I watched with interest John Kerry’s appeal to the conscience of America (and perhaps the world) as he revealed the facts (if in fact, they are the facts, excuse me for being a bit cynical of our government) on Ahsad’s use of chemical weapons against his people. I will admit that Kerry’s speech was well written, well spoken and struck a cord with me. I was distracted, however, when he said, and I’m paraphrasing, “We have a president who says what he means and does what he says,” by the roar of laughter that echoed from the Applacians to the rockys as well as from the Atlantic to the Pacific. Someday this president will understand, when he’s rocking away in his study twenty years from know, what it means to take a stand and have the competence to plant his feet solidly and not waver. I won’t hold my breath.
I watch and listen and think and wonder and then watch and listen and think again, seeking hope on hope that this president will reveal something to make me honor him. I keep coming up empty. His speech on the anniversary of Martin Luther King’s “I have a dream” speech had minor moments but was flat and uninspiring. Either you’ve got it or you don’t. Martin Luther King had it. Barrak Hussein Obama does not. King could have been a statesman, he was well on his way, but his brilliant life ended prematurely and tragically. When is the African American community going to produce a man of his caliber…someone who can carry them out of the cesspool of poverty and be a uniter, not a divider. Certainly not Barak Obama or Jesse Jackson or the race baiting, hate monger, money grubbing egocentric Al Sharpton. Contrary to what the race hate peddlers would have all of us believe, whites want black Americans to succeed and they want them to succeed learning the same principles of hard work, honesty, loyalty, education and self-sufficiency that built this great nation.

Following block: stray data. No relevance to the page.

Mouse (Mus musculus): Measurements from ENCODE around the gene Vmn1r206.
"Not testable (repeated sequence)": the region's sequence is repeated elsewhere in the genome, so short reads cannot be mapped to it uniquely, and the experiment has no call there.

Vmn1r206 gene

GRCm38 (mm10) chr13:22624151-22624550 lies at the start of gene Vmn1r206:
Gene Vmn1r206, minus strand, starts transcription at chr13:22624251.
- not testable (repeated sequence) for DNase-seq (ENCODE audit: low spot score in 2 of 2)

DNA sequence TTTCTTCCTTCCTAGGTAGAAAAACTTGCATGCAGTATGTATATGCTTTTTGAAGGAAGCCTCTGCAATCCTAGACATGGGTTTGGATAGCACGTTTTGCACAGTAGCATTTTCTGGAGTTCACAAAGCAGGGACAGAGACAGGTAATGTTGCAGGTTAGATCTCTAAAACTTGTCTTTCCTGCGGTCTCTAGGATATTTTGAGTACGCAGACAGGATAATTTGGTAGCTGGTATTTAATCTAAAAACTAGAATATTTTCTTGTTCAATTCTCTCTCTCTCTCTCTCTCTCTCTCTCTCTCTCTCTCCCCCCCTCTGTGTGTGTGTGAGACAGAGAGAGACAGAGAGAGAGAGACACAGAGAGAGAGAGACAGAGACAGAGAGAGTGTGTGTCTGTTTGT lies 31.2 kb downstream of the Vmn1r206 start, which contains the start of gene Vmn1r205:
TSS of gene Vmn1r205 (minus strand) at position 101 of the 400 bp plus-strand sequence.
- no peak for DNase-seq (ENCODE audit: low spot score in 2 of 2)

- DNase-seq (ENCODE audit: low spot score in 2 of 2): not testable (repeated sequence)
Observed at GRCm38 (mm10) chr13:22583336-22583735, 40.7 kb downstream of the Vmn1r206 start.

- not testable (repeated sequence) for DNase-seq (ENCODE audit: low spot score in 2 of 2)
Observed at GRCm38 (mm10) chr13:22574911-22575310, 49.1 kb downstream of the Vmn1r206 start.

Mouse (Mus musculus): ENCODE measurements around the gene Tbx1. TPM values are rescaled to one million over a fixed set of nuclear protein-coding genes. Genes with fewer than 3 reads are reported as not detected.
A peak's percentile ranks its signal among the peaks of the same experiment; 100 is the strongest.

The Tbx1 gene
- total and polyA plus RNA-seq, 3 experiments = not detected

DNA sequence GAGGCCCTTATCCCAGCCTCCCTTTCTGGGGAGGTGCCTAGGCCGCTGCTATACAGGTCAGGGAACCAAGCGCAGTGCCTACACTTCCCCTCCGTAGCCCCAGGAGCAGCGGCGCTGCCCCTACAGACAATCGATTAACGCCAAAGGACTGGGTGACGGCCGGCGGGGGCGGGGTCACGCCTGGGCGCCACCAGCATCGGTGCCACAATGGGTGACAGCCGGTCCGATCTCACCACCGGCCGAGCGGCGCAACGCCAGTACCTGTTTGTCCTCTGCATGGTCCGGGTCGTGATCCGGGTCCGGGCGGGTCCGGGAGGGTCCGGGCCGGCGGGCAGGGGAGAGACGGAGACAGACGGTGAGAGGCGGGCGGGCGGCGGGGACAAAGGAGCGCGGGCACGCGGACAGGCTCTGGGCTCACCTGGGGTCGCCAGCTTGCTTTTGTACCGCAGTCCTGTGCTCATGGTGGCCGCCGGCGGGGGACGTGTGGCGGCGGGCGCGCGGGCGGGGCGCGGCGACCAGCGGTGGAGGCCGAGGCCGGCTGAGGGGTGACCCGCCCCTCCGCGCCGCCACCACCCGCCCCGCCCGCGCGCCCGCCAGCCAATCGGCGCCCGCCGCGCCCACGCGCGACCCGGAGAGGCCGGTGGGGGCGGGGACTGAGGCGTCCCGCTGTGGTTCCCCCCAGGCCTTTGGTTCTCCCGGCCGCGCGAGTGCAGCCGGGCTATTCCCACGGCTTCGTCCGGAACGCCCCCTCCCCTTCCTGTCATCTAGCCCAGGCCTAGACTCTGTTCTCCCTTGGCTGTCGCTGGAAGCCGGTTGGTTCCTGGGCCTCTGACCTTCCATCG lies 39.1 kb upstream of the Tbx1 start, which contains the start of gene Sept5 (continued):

This young man who tweeted that 95% of whites are mean and then talks about killing them is just one symptom of the degree to which Al Sharpton’s hate mongering is taking hold in the hearts of too many African American youth. They see themselves as victims. How about building bridges instead of burning them. How about bringing your “enemy” into your circle instead of shutting him out. Can we not be honest, face the brutal facts of why so many minority children are underachievers and then attack the facts with positive action. After the election of Barak Hussein Obama, the myth that success for any child in America is denied because of race evaporated like frost in the morning sun. No one, I repeat, no one has excuse in America for not dreaming and living their dreams. The victim mentality, preached by the Jesse Jacksons and Al Sharptons of the the world will forever, if not reversed, infect this young generation.
“Give a man a fish and you feed him for a day. Teach a man to fish and you feed him for life.” I do not know the source of this quote but it is timeless. Exploding welfare programs breed indolence and dependance. With no incentive to work, only those who are too embarrassed to gain their livelihood from the sweat of others will be the producers in this world. With the passage of time and the explosion of the welfare state, the greatest economy in the world will be brought to its knees by its inability to find productive workers. Only men and women of character grasp the mental and emotional value of eating and wearing that which you have obtained through your own efforts and those efforts do not include the energy it takes to get off the couch and walk to the welfare office.
Rise up America and reject the doctrine of the dole!!!!
The most rewarding moments when building the story of Julian Reicherts world being turned upside down was living the setting. In the real world, my senses are fine-tuned into the natural world around me. I see not just the trees, but how they stand in the soil and appear looking up into the sky and the health of the leaves. Their place in the local terrain including proximity to water including streams, whether the land is level or rolling or steep mountains and canyons. The trip into the slick rock canyons and mystic arroyos where the spirits of the Anazasi live was euphoric. It was euphoric because I had, at a cursory level, visited, hiked, explored and marveled at the formations of the great southwest and in particular, the dramatic views in and around the Grand Staircase Escalante National Monument. The formations are awe-inspiring and consoling. Living and writing a story in this setting wal fulfilling, to say the least